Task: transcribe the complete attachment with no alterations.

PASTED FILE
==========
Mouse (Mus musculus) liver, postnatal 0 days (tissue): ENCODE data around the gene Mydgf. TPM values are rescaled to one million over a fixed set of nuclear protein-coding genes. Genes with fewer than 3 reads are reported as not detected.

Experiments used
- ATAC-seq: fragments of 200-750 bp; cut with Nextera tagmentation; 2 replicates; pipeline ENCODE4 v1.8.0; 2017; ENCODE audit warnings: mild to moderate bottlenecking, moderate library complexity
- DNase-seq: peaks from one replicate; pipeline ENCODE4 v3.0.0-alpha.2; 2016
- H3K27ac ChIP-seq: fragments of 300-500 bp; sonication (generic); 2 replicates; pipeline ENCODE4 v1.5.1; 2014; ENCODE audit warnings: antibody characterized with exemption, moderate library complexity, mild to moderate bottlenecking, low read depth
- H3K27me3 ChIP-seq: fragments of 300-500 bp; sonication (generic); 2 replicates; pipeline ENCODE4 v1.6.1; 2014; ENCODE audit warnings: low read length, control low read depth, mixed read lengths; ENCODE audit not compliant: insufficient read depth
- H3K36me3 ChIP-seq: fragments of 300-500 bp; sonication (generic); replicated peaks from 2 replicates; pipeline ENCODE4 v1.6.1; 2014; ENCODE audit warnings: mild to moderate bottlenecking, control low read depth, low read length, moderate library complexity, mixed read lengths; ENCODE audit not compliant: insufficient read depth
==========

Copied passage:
Mouse (Mus musculus) liver, postnatal 0 days (tissue): ENCODE data around the gene Mydgf. TPM values are rescaled to one million over a fixed set of nuclear protein-coding genes. Genes with fewer than 3 reads are reported as not detected.

Experiments used
- ATAC-seq: fragments of 200-750 bp; cut with Nextera tagmentation; 2 replicates; pipeline ENCODE4 v1.8.0; 2017; ENCODE audit warnings: mild to moderate bottlenecking, moderate library complexity
- DNase-seq: peaks from one replicate; pipeline ENCODE4 v3.0.0-alpha.2; 2016
- H3K27ac ChIP-seq: fragments of 300-500 bp; sonication (generic); 2 replicates; pipeline ENCODE4 v1.5.1; 2014; ENCODE audit warnings: antibody characterized with exemption, moderate library complexity, mild to moderate bottlenecking, low read depth
- H3K27me3 ChIP-seq: fragments of 300-500 bp; sonication (generic); 2 replicates; pipeline ENCODE4 v1.6.1; 2014; ENCODE audit warnings: low read length, control low read depth, mixed read lengths; ENCODE audit not compliant: insufficient read depth
- H3K36me3 ChIP-seq: fragments of 300-500 bp; sonication (generic); replicated peaks from 2 replicates; pipeline ENCODE4 v1.6.1; 2014; ENCODE audit warnings: mild to moderate bottlenecking, control low read depth, low read length, moderate library complexity, mixed read lengths; ENCODE audit not compliant: insufficient read depth